• Tailoring support mechanisms to regional contexts – Regions across the EU underlined the vital importance of customising interventions to address the particular context in which they sought to generate positive outcomes. 

• Balancing top-down and bottom-up approaches – Reconciling the complexities of the multi-level and multi-actor character of EU policy was acknowledged as a challenge for regions across Europe. While co-operation was seen as a pre-condition, getting the top-down and bottom-up aspects of development policy was seen as important to its effective integration and co-ordination. 

The full report is now available EU 2012 Cohesion Policy and Catching Up Regions – Lublin

Local Growth: Where Next?

Posted by Dr Peter O’Brien, 11th July 2013

Now the dust has settled following the Comprehensive Spending Review (CSR 2013) and the publication of Investing in Britain, where exactly are we with Local Growth policy in England? And where might it be heading next?

In its 2010 Local Growth White Paper, the Coalition Government’s approach to Local Growth was based on three principles: shifting power to local communities and businesses; increasing confidence to invest; and focused investment. Subsequently, the Government has, to a large degree, simply stopped doing certain things whilst centralising innovation, skills, science, and trade and investment, which were in the toolkits of the now defunct Regional Development Agencies (RDAs).

The abolition of RDAs and Regional Spatial Strategies formed part of a concerted move away from regional governance and a shift towards ‘functional economic areas’. Since 2010, the Government has promoted the creation of 39 Local Enterprise Partnerships (LEPs) – between Local Authorities and the Private Sector – launched the Regional Growth Fund and Growing Places Fund, agreed 8 City Deals, 24 Enterprise Zones and removed £7bn of ring-fenced Local Authority funding. However, when set against cuts to total local government expenditure, which amount to 43 per cent, Local Authorities are understandably struggling to help drive sustainable Local Growth.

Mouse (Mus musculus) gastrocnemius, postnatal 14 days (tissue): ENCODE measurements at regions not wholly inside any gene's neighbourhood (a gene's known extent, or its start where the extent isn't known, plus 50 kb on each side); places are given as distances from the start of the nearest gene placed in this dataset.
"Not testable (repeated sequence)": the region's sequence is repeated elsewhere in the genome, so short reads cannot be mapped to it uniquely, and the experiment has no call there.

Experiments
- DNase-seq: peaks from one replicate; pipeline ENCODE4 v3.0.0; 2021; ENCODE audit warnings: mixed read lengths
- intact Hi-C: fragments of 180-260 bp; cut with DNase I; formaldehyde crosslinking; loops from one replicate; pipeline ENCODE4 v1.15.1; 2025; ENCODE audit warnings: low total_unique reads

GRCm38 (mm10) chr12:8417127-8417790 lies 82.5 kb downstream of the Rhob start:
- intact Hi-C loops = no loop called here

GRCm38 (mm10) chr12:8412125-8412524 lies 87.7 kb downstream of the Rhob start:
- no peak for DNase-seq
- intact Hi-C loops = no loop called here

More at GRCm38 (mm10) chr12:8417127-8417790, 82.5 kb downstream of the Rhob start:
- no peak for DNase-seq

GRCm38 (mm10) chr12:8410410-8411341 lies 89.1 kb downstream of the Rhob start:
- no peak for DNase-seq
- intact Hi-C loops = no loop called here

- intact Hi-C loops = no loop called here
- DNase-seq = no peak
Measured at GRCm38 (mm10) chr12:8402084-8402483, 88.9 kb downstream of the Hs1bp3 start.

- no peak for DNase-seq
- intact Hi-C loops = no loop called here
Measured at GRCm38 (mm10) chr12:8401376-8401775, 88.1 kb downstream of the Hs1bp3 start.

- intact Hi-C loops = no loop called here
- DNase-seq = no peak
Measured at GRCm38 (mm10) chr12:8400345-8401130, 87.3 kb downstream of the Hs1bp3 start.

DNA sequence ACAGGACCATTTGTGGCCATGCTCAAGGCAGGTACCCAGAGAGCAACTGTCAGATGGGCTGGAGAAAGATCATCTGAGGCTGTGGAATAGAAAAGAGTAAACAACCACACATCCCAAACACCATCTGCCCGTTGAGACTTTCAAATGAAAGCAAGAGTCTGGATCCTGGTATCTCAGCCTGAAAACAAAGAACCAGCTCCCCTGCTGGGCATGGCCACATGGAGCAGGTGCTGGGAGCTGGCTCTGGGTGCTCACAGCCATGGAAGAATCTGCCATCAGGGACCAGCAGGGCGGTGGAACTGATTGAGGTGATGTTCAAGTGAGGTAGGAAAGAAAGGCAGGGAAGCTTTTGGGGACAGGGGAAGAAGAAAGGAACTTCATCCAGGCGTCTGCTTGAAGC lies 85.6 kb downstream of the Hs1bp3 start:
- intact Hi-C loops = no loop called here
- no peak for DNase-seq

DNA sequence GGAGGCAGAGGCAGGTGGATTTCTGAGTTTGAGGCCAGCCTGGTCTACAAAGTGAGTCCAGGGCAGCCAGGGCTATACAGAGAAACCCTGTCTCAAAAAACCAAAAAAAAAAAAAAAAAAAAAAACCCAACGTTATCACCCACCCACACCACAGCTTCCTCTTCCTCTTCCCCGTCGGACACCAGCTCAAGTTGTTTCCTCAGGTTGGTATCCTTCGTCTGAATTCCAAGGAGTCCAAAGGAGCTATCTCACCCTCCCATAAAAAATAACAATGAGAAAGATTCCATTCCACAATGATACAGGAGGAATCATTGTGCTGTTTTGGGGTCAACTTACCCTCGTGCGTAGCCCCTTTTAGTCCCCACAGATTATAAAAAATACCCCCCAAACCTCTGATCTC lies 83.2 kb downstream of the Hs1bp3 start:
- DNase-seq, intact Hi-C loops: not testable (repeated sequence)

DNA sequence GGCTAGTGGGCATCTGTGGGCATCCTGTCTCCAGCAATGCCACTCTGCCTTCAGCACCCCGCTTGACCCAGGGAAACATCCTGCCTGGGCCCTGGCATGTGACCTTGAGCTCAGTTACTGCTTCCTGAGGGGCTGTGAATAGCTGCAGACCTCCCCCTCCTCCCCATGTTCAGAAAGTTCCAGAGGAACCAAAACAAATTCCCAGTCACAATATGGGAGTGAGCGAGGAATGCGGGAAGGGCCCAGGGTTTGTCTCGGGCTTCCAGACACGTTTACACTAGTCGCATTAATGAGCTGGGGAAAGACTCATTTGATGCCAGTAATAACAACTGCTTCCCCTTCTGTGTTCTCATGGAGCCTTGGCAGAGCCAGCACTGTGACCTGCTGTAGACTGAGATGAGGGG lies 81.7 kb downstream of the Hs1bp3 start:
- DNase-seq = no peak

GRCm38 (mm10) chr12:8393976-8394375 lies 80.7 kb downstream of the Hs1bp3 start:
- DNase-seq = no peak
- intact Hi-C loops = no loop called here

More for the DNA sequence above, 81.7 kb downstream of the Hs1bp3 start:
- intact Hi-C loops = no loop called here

In an attempt to boost the supply side, the Coalition Government has also introduced a series of changes to the planning system so that it “works proactively to support economic growth” by speeding up the planning process, particularly in relation to major infrastructure projects.

On infrastructure, the Government faced criticism for cutting public sector capital budgets in 2010 (e.g. in the Business and Local Government Departments). CSR 2013 represented a belated attempt to ‘(re)invest for growth’, although planned capital spending in 2014/15 will be £10bn less than that earmarked by the previous Labour Government.

CSR 2013 also provided the latest chapter in the Government’s narrative on how LEPs will promote Local Growth in practice.

There are 39 LEPs in England, and although each is different, there are similarities between certain LEPs, which will shape their success or failure. In particular, some LEPs to date have had minimal resources and capacity at their disposal to boost Local Growth. Findings from a recent survey of all 39 LEPs, conducted by CURDS and University College London, suggest that two challenges confront LEPs. First, the growing expectations that face LEPs may crowd-out and distort their organic growth as private sector-led, locally-owned/valued and sustainable institutions. Second, the variability of and competitiveness between LEPs, stoked in part by Government, could be their ‘Achilles heel’, as the whole LEP family – judged by the failure of some LEPs to deliver Local Growth within a flat-lining national economy – either becomes discredited and or the collective moves at the pace of the slowest.

CSR 2013 saw the announcement of the new Single Local Growth Fund (SLGF). In his report, No Stone Unturned, Lord Heseltine called for a “major rebalancing of responsibilities for economic development between Central and Local Government”, and proposed a Growth Fund of £12bn per annum over four years. George Osborne’s creation of a £2bn annual ‘Single Pot’ (equivalent to total RDA Budgets in 2009/10 or 4 per cent of the HS2 Budget) has left many disappointed.

The SLGF is clearly not a panacea, but it could make some difference, and its impact will multiply when aligned with EU Structural Funding, other funds and if it levers in additional private investment. The sense of frustration with the SLGF lies in the fact that the reality has failed to match the Government’s rhetoric on devolution/decentralisation. CSR 2013 provides more evidence of local areas having to ‘earn autonomy’ and to gain the trust of Whitehall.